*The radiating wire*

A half wave wire can be fed at any point (end, off-center, center) without changing gain or efficiency... only impedance wil vary.

At each harmonic, the gain gets a bit higher and one lobe is added to the radiation pattern.

The EFHW cut on its fondamental band, 40m here, can be used on all harmonic bands : 40/20/10 m.

The resonating frequencies will probably not be exactly where you want them to be on the harmonic bands...Cut for 7.050 MHz, the harmonics will resonate a bit too high for the other CW portions... There are fortunately some solutions to lower the resonance on the harmonics.

To be able to use the antenna on other bands than harmonics, we need to have a system that can bring it to resonance on these bands.

This can be done in using links that are opened or closed, and traps.

The easiest method is to use links, but it needs to have access to the links and so to bring the antenna down for each band changing...

The theoretical length for the radiating wire can be calculated with my online Harmonic calculator

14.050 MHz = 10,14 m

10,120 MHz = 12,81 m

7.050 MHz = 20,20 m

The first section is fed at its end and resonates on the highest band (shortest wave length), the 20 m. Next comes a link and the complement to bring to length for the 30 m, so 12,81 m - 10,14 m = 2,67 m. Finally comes the rest for the 40m, so 20,20 m - 12,81 m = 7,39 m.

These lengths are purely theoretical and will need to be shortened due to the influences of the links or traps.

**Band switching with links**

Any mechanical solution will do the job. I use small Epoxy boards and Faston connectors as can be seen on the picture below.

This method allows to build an antenna that can be used on any bands. I limited it to 3 bands, those of my transceiver.

The wire is wrapped around a roller i've cut out of a piece of cardboard. It's very useful to avoid knots.

The complete antenna and roller weights only 120 g, but this can still be reduced by cutting out the unnecessary cardboard.

**Band switching with traps**

One trap per band is needed, and this can be really become a brain teaser ! It's cautious to use only 2 traps for 3/4 bands.

Any combination of inductance/capacitor can bring a trap to resonance for a given frequency, but the best results are obtained with the highest impedance. And this is achevied by using the highest inductance but still using a reasonable capacitor value.

Also, the trap resonance must be a bit lower than the lowest frequency to be used.

To keep size and weight as low as possible, ferrite toroids are used for winding the inductances.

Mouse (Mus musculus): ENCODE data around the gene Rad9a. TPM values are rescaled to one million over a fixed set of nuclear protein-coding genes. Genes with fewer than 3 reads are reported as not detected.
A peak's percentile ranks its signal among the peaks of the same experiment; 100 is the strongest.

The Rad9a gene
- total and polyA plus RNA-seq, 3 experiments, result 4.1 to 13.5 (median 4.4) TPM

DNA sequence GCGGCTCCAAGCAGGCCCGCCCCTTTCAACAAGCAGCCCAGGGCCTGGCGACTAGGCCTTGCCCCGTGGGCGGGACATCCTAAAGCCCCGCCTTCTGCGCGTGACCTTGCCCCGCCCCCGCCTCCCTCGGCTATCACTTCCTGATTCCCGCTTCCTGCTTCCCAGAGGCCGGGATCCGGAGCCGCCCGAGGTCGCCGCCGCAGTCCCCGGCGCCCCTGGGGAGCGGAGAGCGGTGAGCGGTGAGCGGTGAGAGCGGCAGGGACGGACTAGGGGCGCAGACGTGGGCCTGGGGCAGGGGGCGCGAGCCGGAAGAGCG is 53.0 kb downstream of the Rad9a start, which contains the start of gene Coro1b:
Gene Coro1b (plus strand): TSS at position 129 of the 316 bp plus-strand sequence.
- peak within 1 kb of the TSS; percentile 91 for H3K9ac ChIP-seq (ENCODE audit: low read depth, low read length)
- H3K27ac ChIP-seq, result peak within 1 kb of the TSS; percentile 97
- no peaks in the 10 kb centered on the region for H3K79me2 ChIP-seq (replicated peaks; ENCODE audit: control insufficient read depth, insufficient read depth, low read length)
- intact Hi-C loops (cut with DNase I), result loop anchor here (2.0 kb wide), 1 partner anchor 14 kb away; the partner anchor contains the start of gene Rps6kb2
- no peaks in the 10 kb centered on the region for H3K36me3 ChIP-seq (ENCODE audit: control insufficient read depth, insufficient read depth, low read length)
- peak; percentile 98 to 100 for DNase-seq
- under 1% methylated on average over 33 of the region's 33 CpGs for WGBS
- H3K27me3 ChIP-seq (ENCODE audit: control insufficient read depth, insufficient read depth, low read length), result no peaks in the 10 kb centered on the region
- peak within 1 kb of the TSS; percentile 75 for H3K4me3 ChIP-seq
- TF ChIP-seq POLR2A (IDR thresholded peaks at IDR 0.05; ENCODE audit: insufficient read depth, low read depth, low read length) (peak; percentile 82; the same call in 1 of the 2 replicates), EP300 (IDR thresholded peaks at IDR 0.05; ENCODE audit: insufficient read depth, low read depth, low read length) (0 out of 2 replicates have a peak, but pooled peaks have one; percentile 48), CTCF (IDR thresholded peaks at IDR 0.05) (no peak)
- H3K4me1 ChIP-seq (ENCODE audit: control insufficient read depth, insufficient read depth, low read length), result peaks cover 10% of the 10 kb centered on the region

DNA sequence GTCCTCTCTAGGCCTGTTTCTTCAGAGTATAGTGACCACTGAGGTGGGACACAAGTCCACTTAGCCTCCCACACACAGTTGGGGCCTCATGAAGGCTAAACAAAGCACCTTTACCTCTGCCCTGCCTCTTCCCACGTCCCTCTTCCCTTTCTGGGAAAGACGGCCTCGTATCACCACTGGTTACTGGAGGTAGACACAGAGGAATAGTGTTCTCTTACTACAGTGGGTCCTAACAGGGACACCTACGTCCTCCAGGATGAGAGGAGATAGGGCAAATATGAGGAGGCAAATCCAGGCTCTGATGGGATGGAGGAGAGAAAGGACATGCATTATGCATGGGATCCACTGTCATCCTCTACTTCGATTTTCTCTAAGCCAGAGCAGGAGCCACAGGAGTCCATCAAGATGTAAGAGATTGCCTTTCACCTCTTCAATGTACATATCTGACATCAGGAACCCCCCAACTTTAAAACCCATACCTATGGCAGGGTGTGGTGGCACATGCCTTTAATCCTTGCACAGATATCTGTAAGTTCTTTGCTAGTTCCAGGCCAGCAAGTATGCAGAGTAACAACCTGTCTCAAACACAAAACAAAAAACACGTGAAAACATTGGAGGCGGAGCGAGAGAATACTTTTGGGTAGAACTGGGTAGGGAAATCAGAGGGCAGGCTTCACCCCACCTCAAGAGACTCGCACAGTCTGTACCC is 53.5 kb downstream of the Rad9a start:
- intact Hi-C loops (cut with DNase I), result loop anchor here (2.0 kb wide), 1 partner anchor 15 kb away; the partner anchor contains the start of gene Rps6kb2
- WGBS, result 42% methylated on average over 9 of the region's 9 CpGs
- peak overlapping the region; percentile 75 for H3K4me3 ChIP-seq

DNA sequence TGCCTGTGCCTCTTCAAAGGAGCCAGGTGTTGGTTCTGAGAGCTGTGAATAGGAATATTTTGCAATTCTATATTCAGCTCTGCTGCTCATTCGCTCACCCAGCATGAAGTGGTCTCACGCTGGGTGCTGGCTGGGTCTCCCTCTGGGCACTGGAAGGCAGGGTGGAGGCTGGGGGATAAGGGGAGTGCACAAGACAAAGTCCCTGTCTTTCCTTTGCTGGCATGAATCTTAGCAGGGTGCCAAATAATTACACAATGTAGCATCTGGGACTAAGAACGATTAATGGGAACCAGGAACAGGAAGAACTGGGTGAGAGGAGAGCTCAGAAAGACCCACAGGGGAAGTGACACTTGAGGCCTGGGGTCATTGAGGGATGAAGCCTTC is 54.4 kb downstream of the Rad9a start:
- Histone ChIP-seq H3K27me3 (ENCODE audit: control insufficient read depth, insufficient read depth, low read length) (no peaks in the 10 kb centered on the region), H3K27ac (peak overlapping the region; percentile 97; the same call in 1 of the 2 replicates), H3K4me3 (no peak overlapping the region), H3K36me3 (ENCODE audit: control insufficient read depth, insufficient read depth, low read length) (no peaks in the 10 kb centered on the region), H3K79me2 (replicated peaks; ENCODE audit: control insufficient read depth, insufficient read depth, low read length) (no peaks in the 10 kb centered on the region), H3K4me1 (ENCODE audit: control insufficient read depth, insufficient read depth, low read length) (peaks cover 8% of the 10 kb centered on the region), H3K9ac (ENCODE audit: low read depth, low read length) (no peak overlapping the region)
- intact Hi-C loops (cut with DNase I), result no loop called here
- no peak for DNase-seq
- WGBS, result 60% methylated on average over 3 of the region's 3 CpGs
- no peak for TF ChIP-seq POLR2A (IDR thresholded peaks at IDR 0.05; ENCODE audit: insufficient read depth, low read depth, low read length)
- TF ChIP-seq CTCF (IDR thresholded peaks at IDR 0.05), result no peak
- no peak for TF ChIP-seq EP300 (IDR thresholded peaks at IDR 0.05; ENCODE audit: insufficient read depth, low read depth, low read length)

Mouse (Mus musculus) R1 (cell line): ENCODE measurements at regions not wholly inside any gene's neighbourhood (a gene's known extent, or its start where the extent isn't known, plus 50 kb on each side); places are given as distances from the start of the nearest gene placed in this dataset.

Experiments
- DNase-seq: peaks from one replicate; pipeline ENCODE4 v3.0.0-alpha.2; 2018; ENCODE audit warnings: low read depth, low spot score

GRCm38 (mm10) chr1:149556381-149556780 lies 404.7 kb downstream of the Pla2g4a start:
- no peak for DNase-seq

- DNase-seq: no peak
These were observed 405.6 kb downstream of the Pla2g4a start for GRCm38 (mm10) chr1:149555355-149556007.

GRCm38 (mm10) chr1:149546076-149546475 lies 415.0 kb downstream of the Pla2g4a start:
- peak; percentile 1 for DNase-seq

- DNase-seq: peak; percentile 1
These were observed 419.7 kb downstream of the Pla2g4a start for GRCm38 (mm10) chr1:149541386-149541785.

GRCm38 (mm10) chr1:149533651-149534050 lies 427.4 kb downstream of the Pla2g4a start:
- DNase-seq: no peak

The Web page toroids.info allows an easy calculation of all parameters for a given toroid reference. Very usefull site !

In my junk boxes, i had a few T50-2 and one T50-6, this later one is more adapted to the higher RF bands. I used a T50-2 for the 30m trap and the T50-6 for the 20m one.

I calculated the inductance for the Mica capacitor i had in my junk box, 33 pF for the 30m and 22 pF for the 20m.

Here an example for the 30m, at 10,0 MHz

I've used small Epoxy PCB bands and have removed the copper with a cutter blade and left only 2 small bands of copper to solder the components and wires.

2 or 3 small holes are used to lock the antenna wires.

The tuning has been done with help of a NanoVNA and the following connector setup. I used the S21 LogMag and S21 group delay curves. Here the results.

*Impedance adapter*

A half-wave antenne fed at it's end has its voltage maximum at this end and so its maximum impedance.

This impedance varies from 2000 to 4000 Ohm depending of several factors (heigth over ground, shape, etc...)

It's therefore necessary to adapt this high impedance to our beloved transceiver output = 50 Ohm.

The are mainly 2 methods to achieve this, the transformer and the coupler. Each having advantages and drawbacks... (as always !)

The transformer is the easiest of both methods but is a compromise. It can't perfectly adapt the impedance for all frequencies.

I used a theoretical value of 2500 Ohm, which is a commonly adopted value for this EFHW.

The transformation ratio must then be 2500/50 = 50. In a transformer, the transformation ratio of the secondary/primary number of turns is the square root of the transformation ratio.

In this case, SQR 50 = 7,07. This value can of course only be an integer, so 7. So, the transformation ratio is 49 which is perfectly realistic with a final impedance of 2450 Ohm.

To build this transformer, we again use a ferrite toroid with a size and permeability allowing to handle the power and frequency range.

In my case 10 W max. and 7 to 30 MHz. A toroid with size reference 140 and material 43 fullfils this, so a toroid reference FT140-43.